The First Zombie Movie
Quick, what was the first ever zombie movie? Betcha don’t know. Don’t feel bad. I didn’t know either. In fact I would dare to say that most people wouldn’t know, not even hardcore zombie marks. That honor actually belongs to the French silent film J’ACCUSE (in English, I ACCUSE), created in 1919 and directed by Abel Gance. Meant to capitalize on the all too fresh horrors indelibly imprinted in the French public psyche by the first World War, and perhaps to help expiate some of them, J’ACCUSE may be all but forgotten today except among film scholars but was powerfully effective at the time of its release. (It’s still powerfully effective now, for that matter.) Something that lends the film special poignancy is the fact that the zombies are portrayed by actual French soldiers who were on furlough. Within a few weeks of the filming of the movie, four out of every five of them would be killed in battle.
The zombies of J’ACCUSE don’t attack people. They aren’t craving brains like the cartoon zombies of later generations. They simply want to be remembered. After they’ve shown themselves to the “folks back home,” they quietly return to their graves.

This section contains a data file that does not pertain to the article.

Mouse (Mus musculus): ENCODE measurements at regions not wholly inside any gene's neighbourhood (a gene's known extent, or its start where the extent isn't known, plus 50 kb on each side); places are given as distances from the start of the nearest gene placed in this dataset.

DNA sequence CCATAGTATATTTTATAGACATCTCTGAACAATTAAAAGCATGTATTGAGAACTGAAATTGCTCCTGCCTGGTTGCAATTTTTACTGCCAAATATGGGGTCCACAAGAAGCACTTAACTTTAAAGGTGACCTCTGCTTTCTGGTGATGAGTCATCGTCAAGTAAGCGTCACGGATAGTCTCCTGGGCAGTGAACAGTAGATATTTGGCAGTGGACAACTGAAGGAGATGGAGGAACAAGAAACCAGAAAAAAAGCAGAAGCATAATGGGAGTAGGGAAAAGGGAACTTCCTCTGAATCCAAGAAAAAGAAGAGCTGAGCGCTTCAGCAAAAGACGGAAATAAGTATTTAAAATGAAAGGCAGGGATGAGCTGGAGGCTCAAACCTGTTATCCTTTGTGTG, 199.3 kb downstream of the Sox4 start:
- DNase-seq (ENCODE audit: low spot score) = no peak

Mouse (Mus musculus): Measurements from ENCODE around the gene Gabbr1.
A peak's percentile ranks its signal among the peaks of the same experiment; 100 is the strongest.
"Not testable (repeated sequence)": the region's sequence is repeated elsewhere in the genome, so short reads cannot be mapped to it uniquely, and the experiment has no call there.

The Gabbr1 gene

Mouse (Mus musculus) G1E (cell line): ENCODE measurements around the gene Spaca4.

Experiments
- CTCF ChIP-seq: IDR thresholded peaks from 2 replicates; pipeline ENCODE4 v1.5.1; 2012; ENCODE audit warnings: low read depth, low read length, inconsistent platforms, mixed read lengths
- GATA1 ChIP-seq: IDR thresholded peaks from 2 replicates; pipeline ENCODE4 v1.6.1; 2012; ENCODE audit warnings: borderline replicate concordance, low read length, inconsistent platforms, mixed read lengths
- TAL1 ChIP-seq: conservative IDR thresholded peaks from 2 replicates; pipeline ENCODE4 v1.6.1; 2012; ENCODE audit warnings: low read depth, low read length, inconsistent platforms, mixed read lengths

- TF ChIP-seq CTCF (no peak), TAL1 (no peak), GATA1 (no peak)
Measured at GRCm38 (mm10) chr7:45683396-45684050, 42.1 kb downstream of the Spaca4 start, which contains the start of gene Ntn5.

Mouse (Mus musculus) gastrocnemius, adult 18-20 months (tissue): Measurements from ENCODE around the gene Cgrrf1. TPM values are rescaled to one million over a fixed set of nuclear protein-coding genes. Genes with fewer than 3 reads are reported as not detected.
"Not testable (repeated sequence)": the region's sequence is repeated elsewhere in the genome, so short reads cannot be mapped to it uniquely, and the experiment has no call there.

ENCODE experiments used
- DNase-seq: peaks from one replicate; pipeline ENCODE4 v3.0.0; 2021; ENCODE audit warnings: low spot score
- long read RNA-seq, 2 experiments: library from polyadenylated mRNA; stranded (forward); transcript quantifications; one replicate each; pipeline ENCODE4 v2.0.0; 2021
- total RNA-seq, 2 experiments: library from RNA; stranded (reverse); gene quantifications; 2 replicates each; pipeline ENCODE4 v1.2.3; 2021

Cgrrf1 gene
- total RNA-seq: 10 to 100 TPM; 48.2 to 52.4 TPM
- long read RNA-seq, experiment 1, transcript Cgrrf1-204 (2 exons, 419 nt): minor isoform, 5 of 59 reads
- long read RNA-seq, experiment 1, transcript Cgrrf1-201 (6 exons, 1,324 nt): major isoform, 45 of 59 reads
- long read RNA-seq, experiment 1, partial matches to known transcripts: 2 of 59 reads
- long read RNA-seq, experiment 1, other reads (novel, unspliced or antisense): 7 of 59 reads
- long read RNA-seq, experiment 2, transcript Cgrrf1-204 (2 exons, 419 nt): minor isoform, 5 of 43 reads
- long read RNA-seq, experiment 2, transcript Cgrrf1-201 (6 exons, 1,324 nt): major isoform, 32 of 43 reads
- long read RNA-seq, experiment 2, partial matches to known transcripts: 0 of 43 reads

Social subtext in zombie movies didn’t begin with George Romero after all.
WAYNE MILLER is the owner and creative director of EVIL CHEEZ PRODUCTIONS, specializing in theatrical performances and haunted attractions. He has written, produced, and directed (and occasionally acted in) over two dozen plays, most of them in the Horror and True Crime genres. He obtained a doctorate in Occult Studies from Miskatonic University and is an active paranormal investigator. Is frequently told he resembles Anton Lavey. And Ming the Merciless.
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